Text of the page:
Colin Kaepernick, quarterback for the 49ers, decided not to stand for the national anthem last night in the team’s preseason game against the Green Bay Packers. He explained his decision to the National Football League this morning.
“I am not going to stand up to show pride in a flag for a country that oppresses black people and people of color,” Kaepernick said. “To me, this is bigger than football and it would be selfish on my part to look the other way. There are bodies in the street and people getting paid leave and getting away with murder.”
“To me, this is bigger than football.”
The 49ers also sent out a statement after his decision to sit down during the national anthem.
“The national anthem is and always will be a special part of the pre-game ceremony. It is an opportunity to honor our country and reflect on the great liberties we are afforded as citizens,” the team said. “In respecting such American principles as freedom of religion and freedom of expression, we recognize the right of an individual to choose and participate, or not, in our celebration of the national anthem.”
The NFL also released a statement:
NFL statement on Colin Kaepernick: "Players are encouraged but not required to stand during the playing of the National Anthem."
— Tom Pelissero (@TomPelissero) August 27, 2016
Kaepernick took a big risk by taking this stand during a preseason game when his spot as quarterback is not secure. The decision for an athlete to sit out on a national anthem could easily inflame the public, especially when a player explicitly states that police are oppressing people of color and that police aren’t receiving harsh enough consequences. He references to“people getting paid leave and getting away with murder” is likely to police given the number of times officers were put on paid leave after shooting people of color.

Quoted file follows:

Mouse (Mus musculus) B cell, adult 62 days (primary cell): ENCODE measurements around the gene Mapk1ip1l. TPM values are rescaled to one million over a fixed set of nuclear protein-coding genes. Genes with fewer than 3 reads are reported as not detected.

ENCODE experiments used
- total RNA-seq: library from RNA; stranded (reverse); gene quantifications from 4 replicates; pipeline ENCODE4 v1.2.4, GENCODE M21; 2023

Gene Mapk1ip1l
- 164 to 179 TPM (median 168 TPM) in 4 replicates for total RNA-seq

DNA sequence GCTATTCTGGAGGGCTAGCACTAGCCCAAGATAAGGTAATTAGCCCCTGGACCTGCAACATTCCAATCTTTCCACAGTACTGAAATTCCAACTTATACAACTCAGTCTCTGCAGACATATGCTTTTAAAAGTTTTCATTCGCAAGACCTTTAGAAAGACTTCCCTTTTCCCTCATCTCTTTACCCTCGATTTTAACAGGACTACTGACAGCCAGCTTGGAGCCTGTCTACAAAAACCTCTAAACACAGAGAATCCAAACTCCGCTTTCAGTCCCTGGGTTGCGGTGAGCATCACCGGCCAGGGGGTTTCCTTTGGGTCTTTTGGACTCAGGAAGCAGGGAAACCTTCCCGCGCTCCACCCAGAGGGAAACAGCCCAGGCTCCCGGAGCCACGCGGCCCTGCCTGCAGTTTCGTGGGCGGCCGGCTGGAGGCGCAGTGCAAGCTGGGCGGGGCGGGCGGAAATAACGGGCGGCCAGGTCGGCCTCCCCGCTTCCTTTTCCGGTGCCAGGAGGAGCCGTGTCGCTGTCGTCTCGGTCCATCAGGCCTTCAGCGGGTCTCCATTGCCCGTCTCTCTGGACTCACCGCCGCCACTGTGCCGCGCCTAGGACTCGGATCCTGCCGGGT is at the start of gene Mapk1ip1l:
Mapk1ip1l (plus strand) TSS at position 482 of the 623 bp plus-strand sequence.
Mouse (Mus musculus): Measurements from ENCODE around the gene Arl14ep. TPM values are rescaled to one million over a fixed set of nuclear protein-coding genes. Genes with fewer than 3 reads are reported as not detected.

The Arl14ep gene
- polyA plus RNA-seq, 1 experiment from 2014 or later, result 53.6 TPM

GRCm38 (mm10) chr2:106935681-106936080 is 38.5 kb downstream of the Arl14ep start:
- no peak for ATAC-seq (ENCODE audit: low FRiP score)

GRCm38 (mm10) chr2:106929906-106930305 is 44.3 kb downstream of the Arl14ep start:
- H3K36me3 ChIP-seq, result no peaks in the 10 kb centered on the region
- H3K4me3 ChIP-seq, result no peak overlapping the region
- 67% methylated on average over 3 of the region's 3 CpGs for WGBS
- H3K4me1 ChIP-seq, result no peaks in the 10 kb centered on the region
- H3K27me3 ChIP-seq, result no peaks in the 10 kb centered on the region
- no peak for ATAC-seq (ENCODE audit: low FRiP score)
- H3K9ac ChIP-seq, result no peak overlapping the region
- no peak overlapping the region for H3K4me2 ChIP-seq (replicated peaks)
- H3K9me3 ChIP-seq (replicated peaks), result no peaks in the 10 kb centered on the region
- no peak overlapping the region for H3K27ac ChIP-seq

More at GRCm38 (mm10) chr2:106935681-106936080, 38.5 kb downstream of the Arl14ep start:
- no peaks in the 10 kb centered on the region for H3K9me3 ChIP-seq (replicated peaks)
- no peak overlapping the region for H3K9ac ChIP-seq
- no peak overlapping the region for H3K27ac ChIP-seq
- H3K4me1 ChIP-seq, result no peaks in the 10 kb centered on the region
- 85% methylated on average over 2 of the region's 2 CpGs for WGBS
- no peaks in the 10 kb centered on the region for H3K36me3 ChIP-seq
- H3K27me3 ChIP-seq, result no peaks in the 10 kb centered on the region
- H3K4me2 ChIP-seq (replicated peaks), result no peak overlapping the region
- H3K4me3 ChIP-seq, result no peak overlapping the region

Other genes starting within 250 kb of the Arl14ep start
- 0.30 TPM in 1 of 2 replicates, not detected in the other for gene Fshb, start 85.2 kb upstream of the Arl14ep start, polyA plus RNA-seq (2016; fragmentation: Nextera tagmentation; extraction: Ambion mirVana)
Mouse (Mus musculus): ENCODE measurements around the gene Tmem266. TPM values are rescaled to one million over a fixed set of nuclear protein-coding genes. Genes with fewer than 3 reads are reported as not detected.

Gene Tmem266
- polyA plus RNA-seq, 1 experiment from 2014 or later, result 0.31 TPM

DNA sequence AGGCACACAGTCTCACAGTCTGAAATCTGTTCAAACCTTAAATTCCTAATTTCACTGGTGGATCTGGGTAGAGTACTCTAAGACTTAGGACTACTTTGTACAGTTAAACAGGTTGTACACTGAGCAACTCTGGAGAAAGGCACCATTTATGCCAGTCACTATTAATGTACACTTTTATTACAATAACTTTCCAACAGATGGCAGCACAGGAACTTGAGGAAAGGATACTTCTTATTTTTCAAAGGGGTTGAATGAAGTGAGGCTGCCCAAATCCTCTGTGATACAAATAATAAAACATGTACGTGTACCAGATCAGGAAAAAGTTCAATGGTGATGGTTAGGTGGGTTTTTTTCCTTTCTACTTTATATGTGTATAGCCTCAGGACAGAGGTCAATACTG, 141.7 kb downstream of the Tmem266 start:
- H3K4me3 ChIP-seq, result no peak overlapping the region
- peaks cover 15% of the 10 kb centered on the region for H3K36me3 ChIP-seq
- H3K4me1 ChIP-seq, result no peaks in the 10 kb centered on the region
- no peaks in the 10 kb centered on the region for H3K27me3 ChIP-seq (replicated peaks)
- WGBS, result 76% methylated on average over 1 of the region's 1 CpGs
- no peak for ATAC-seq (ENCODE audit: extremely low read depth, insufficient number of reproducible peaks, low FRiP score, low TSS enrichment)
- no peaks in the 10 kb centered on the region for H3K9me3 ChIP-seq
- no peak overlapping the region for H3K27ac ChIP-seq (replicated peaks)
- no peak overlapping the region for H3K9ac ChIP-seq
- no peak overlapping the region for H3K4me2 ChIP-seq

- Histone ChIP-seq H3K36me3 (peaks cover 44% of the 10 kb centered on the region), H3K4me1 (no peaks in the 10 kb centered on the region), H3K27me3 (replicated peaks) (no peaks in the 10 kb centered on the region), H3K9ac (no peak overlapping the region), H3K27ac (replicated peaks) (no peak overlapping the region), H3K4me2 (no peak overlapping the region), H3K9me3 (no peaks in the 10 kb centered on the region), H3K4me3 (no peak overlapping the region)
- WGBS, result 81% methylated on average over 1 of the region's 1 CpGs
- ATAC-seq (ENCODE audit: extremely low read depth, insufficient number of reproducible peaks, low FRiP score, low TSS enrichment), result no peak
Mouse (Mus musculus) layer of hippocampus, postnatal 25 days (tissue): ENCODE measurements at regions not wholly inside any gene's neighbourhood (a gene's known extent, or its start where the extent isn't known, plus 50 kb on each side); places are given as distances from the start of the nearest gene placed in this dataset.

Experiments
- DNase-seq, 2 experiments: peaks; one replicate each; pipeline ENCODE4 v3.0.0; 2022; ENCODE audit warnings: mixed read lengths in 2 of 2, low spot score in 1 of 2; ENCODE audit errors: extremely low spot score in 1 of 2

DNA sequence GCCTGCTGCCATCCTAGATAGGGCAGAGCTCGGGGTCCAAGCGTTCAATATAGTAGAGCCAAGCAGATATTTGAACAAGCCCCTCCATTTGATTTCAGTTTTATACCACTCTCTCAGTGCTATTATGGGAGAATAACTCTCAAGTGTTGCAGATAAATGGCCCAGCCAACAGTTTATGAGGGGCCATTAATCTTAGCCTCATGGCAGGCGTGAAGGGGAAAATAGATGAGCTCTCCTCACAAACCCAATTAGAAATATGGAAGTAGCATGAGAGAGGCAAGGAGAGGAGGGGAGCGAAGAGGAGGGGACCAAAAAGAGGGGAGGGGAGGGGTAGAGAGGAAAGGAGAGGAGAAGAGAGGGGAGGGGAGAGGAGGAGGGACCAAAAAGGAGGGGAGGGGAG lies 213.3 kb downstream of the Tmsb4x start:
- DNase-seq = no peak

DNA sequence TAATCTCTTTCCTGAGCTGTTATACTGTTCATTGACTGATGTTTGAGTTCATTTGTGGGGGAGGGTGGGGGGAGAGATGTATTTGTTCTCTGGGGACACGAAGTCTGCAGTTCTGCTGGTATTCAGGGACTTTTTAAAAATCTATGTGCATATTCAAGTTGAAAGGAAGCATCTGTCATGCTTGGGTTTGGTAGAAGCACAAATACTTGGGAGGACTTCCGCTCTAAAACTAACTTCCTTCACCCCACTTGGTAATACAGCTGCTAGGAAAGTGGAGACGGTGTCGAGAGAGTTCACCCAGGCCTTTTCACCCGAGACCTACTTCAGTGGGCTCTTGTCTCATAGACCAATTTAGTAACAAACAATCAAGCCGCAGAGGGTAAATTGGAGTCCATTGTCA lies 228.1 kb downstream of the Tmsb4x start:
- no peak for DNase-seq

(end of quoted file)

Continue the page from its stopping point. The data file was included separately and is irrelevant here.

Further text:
Kaepernick acknowledged those risks. “I am not looking for approval. I have to stand up for people that are oppressed,” he said. “If they take football away, my endorsements from me, I know that I stood up for what is right.”
Kaepernick, whose mother is white and whose father is black, has previously talked about his upbringing by the white parents who adopted him and how he felt about his racial background growing up.
He shared a story with US Magazine last year of a family trip where he noticed people treated him differently than the rest of his family. “We used to go on these summer driving vacations and stay at motels,” he recalled. “And every year, in the lobby of every motel, the same thing always happened, and it only got worse as I got older and taller. It didn’t matter how close I stood to my family, somebody would walk up to me, a real nervous manager, and say: ‘Excuse me. Is there something I can help you with?’”
Kaepernick hasn’t been alone in his efforts to bring attention to issues of racial injustice through his position as a nationally recognized athlete. WNBA players spoke to the media wearing “Black Lives Matter: Enough Is Enough” T-shirts and spoke to reporters about the killings of Philando Castile and Alton Sterling by police in July. During the same month, NBA players Carmelo Anthony, Chris Paul, Dwyane Wade, and LeBron James opened the ESPY Awards, ESPN’s awards show, by bringing attention to the issue of violence against people of color by police.
“The system is broken, the problems are not new, the violence is not new and the racial divide definitely is not new. But, the urgency to create change is at an all-time high,” Anthony said.